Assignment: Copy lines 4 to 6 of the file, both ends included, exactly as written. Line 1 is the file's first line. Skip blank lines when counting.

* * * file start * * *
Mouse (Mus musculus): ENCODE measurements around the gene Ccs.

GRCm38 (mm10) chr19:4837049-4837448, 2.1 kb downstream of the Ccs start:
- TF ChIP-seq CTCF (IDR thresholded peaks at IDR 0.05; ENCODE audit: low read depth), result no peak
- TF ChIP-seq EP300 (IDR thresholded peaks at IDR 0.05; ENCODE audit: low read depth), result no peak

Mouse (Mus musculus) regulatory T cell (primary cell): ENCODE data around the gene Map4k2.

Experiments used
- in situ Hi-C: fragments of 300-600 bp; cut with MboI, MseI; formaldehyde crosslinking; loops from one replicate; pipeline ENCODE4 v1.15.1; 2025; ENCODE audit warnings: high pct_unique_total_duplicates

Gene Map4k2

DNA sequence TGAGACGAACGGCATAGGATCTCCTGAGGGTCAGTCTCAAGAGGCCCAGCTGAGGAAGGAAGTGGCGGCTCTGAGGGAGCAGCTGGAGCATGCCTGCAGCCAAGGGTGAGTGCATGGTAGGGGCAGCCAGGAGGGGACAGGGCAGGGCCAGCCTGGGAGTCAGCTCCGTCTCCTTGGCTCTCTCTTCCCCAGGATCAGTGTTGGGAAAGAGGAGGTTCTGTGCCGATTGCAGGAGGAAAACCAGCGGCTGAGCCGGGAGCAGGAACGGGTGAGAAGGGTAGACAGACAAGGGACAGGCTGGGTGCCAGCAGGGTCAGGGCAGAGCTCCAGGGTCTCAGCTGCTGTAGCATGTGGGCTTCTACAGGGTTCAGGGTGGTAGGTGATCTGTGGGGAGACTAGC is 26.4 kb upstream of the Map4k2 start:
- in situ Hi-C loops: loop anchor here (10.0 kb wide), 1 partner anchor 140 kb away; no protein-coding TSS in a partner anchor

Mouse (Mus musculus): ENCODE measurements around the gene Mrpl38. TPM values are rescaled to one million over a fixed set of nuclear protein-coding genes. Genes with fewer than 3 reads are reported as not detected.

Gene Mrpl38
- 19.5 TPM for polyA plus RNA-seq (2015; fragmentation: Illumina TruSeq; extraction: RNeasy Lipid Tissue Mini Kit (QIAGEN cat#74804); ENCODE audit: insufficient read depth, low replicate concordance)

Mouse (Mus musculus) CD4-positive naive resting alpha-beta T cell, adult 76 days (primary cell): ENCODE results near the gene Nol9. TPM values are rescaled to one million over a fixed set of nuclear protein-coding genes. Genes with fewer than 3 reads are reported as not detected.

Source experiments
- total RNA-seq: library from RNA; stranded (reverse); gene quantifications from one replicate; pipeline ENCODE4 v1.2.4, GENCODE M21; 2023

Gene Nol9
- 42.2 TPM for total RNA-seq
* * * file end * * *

- TF ChIP-seq EP300 (IDR thresholded peaks at IDR 0.05; ENCODE audit: low read depth), result no peak

Mouse (Mus musculus) regulatory T cell (primary cell): ENCODE data around the gene Map4k2.

Experiments used